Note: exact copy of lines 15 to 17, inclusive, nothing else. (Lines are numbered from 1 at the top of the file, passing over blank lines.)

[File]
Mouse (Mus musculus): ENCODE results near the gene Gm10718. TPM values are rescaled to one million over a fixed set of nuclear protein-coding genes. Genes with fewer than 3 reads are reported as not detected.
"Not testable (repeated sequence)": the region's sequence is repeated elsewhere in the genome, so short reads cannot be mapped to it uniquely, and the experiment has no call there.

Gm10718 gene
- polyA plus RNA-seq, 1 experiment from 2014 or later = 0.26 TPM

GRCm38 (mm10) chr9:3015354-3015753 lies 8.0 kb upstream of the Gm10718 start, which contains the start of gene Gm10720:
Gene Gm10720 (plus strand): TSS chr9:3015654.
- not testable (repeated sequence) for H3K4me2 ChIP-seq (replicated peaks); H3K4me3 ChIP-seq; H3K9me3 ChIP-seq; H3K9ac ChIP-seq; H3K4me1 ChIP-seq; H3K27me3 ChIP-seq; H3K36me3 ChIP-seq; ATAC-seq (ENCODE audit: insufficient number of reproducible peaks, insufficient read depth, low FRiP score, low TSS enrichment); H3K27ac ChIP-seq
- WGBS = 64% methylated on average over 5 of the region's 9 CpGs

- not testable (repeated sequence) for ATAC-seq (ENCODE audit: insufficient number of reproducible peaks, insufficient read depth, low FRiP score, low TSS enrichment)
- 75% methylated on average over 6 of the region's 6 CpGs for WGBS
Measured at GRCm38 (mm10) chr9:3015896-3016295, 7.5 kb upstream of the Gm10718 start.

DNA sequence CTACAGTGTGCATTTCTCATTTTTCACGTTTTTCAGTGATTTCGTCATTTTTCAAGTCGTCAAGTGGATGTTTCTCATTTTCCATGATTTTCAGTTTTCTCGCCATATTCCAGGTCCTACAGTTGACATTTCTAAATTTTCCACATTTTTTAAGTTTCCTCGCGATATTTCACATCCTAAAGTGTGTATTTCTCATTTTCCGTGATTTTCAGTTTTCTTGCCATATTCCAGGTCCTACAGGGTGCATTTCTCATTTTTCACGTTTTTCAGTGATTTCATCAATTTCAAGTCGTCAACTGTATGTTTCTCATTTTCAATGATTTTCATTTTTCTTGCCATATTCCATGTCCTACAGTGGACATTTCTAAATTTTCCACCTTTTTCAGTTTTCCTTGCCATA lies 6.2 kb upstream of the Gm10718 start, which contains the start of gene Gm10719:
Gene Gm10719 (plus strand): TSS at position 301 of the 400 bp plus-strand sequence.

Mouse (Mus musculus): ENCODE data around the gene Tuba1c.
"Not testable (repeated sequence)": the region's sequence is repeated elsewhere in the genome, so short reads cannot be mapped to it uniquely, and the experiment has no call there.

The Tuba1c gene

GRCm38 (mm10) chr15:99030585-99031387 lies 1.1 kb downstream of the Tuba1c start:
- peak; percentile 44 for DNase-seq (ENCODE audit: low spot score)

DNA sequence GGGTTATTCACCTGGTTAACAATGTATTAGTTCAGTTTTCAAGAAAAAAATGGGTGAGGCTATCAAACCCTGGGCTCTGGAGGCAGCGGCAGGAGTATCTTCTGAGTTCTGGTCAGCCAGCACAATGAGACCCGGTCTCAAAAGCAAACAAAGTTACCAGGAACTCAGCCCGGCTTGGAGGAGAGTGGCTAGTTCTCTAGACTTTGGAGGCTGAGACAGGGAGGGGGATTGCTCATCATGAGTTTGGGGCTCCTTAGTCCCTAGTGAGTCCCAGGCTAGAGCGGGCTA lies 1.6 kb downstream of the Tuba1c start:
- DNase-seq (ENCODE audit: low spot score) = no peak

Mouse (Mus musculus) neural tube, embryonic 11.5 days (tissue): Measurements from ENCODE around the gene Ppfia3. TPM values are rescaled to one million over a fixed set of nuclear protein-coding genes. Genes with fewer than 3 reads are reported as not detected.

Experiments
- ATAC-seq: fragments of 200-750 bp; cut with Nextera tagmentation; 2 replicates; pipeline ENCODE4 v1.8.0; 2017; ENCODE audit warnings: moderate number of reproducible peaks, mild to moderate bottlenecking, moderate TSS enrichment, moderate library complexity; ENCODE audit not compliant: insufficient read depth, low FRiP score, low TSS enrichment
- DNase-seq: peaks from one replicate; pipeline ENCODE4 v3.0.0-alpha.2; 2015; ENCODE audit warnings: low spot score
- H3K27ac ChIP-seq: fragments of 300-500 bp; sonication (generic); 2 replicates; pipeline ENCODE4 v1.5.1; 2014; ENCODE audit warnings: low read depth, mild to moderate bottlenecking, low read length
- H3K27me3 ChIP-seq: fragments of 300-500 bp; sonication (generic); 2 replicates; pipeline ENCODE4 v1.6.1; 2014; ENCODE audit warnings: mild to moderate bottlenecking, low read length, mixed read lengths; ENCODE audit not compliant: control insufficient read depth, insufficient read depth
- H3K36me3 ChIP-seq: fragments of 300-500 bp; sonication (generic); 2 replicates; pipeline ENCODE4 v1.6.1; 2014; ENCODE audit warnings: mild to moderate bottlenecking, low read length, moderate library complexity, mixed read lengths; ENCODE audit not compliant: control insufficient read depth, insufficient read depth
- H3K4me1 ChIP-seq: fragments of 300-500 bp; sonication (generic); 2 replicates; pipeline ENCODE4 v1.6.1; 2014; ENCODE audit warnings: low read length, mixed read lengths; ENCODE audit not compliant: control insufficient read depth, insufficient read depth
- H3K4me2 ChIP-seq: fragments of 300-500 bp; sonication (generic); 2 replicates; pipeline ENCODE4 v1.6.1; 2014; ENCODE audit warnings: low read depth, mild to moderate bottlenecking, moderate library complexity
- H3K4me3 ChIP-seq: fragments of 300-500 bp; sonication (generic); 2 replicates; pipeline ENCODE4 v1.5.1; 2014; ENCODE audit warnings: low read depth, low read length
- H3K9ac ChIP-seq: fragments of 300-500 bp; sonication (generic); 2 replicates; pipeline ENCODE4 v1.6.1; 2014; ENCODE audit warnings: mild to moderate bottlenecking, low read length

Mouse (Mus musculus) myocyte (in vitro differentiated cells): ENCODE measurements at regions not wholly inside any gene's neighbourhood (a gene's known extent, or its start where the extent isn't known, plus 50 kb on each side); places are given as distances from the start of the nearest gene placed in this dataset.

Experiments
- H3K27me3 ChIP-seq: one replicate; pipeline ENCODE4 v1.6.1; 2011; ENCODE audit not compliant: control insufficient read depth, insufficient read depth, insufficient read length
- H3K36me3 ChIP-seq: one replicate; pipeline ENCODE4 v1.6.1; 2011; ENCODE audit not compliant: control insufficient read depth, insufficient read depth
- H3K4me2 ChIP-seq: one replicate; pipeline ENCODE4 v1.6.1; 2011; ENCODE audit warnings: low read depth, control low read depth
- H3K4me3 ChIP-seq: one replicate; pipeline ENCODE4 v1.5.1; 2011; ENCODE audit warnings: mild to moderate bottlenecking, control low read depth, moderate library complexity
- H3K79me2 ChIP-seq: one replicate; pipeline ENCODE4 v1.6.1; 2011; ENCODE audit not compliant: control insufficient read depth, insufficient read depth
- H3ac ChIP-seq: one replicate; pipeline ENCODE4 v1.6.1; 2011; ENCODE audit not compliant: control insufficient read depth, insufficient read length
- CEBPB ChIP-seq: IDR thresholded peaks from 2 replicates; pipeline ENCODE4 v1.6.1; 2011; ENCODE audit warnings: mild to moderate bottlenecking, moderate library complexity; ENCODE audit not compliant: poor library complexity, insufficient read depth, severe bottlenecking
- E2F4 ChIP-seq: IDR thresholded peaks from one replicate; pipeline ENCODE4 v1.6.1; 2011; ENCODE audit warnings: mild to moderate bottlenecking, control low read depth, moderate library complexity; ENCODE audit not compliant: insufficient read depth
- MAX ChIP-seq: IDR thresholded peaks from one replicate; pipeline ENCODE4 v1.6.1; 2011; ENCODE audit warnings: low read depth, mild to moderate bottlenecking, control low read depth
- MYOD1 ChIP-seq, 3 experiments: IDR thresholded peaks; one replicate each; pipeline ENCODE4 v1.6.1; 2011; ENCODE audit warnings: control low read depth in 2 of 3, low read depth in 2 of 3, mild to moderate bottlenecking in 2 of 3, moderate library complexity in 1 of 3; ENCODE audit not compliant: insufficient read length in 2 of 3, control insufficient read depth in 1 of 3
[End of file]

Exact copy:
"Not testable (repeated sequence)": the region's sequence is repeated elsewhere in the genome, so short reads cannot be mapped to it uniquely, and the experiment has no call there.

The Tuba1c gene

GRCm38 (mm10) chr15:99030585-99031387 lies 1.1 kb downstream of the Tuba1c start: